With concern over the second wave of Covid-19 pandemic, operations at Chattogram customs and port are crucial to keep the economy afloat through export-import activities
Economists and business people emphasised that maintaining safe work environment and following virus safety guidelines strictly at Customs House Chattogram are necessary to keep import-export running until a Covid-19 vaccine arrives in the country.
At a webinar held on Sunday titled "Health safety for business continuity during Covid-19 for Customs House, Chattogram", they said the country's import-export by sea has started becoming normal as economic activities resumed after a 66-day countrywide shutdown.
Release of commercial goods both at Chattogram port and Chattogram customs has increased while neglect towards health and safety protocols is rife owing to the prolonged pandemic situation, participants told the webinar jointly hosted by the Business Initiative Leading Development (Build), Bangladesh Investment Climate Fund-2 of International Finance Corporation (IFC), World Bank Group, and Foreign, Commonwealth & Development Office (FCDO).
Build CEO Ferdaus Ara Begum in the welcome speech said the second wave of the pandemic could hamper businesses if the virus safety measures are neglected. Therefore, Special stress should be laid on virus safety measures.
Chattogram Customs House Commissioner Mohammad Fakhrul Alam said they have been emphasising virus safety measures since the Covid-19 outbreak in Bangladesh. Various initiatives have been taken up to keep the country's economy afloat through import-export activities.
He said the customs has hung "No mask, no work" banners and their quick response teams are monitoring if health safety measures are flouted.
About the lax approach to health safety, he claimed people are flouting the safety rules not only in the customs, but also everywhere.
Fakhrul Alam further said people do not want to follow the safety guidelines, but he was trying his best.
"About 7,000 documents have to be processed every day. Even if one person handles two documents, at least 3,500 people visit the customs every day," the customs commissioner added.
In the meantime, Chattogram Port Authority (CPA) Member Zafar Alam said imports and exports through the port are increasing counteracting the virus fallout. Still there are health concerns over loading and unloading of commercial goods as the virus continues its round-ups.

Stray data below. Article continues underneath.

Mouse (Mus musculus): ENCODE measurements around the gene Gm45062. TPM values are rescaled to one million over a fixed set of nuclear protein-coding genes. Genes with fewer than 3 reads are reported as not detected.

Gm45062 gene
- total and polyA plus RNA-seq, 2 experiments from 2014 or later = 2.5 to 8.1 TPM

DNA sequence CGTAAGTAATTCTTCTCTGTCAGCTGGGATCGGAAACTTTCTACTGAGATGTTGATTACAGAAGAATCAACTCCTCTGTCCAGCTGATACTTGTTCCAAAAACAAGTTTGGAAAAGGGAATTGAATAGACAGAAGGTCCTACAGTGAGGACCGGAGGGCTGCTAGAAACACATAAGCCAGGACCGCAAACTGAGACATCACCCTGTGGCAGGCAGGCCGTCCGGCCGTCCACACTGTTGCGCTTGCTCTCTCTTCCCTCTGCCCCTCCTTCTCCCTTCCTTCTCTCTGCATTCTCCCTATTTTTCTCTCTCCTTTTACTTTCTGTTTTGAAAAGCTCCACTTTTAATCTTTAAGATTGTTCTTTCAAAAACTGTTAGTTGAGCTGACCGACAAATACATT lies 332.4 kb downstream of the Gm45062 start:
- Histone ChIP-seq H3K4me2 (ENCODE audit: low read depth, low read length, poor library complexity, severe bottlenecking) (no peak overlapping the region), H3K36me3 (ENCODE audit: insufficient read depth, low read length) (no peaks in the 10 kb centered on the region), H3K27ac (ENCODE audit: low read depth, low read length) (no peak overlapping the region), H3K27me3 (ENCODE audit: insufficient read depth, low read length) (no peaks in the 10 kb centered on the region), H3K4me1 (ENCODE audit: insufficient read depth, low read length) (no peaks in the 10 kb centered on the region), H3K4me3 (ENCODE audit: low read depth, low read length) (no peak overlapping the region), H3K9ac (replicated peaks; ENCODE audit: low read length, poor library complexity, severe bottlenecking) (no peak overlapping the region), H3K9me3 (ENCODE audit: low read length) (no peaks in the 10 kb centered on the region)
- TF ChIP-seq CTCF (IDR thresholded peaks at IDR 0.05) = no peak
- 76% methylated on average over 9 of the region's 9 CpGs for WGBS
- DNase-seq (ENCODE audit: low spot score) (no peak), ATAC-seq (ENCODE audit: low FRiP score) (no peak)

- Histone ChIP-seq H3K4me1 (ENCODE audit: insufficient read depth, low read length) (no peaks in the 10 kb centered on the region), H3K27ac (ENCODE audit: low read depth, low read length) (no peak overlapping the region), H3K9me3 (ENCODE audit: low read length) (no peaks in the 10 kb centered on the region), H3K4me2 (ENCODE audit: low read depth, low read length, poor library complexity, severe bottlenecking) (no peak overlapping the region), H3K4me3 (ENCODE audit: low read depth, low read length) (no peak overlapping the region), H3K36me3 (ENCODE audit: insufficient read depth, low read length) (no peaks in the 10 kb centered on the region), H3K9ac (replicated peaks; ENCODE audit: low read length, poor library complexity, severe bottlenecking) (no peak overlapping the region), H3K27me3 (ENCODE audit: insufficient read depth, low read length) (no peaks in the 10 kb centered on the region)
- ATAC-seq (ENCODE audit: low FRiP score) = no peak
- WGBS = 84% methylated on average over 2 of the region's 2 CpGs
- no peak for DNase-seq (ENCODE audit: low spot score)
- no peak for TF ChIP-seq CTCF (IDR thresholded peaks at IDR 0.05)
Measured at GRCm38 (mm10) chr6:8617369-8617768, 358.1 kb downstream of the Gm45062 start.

"We warn the staffers and others at the port if they show neglect to health safety measures," added the CPA member.
Praising Chattogram Customs House for providing round-the-clock service during the pandemic, Chattogram Chamber of Commerce & Industry President Mahbubul Alam said many people think that customs is just a place to collect revenue, but customs helps move business forward and simplify it.
Babu Michchu Saha, third vice-president of the Chattogram Customs Clearing and Forwarding Agents Association, said the daily rush of people in the long room at the customs house is intensifying infection risk as many are not wearing face mask, or maintaining social distancing.
Amirul Islam, on behalf of the Bangladesh Freight Forwarders Association, said infection risk in the second wave of the pandemic would be high if the preparations taken up are left in the cold. He emphasised the importance of Customs House automation.
Ruhul Sikder, secretary to Bangladesh Inland Container Depot Association, said major losses could be averted as Bangladesh was better prepared at the outset of the outbreak.
Policy support, customs automation sought
The participants at the webinar also sought policy support, government assistances in trade and automation of the customs to speed up economic recovery averting infection risk.
Mohammad Abul Hasnat, public health specialist of the World Bank Group, presented the keynote paper at the programme while International Finance Corporation's Private Sector Specialist Nusrat Nahid Babi shed light on trade slump owing to the pandemic.
Nusrat Nahid Babi stressed the need for formulation of a national tariff policy to aid economic recovery considering LDC graduation, employment generation and virus recovery.
She also suggested introducing bonded warehouse facilities for non-readymade garments for product diversification and resolving tariff disputes on priority basis.
Underscoring the importance of customs automation and cashless payments, Bangladesh Shipping Agents Association Director Khairul Alam Sujan said an entire automation is needed for import and export of commercial goods.
He said, "We are yet to introduce electronic payment at the customs. If cashless payment had been introduced, it would have been possible to avoid the infection risk."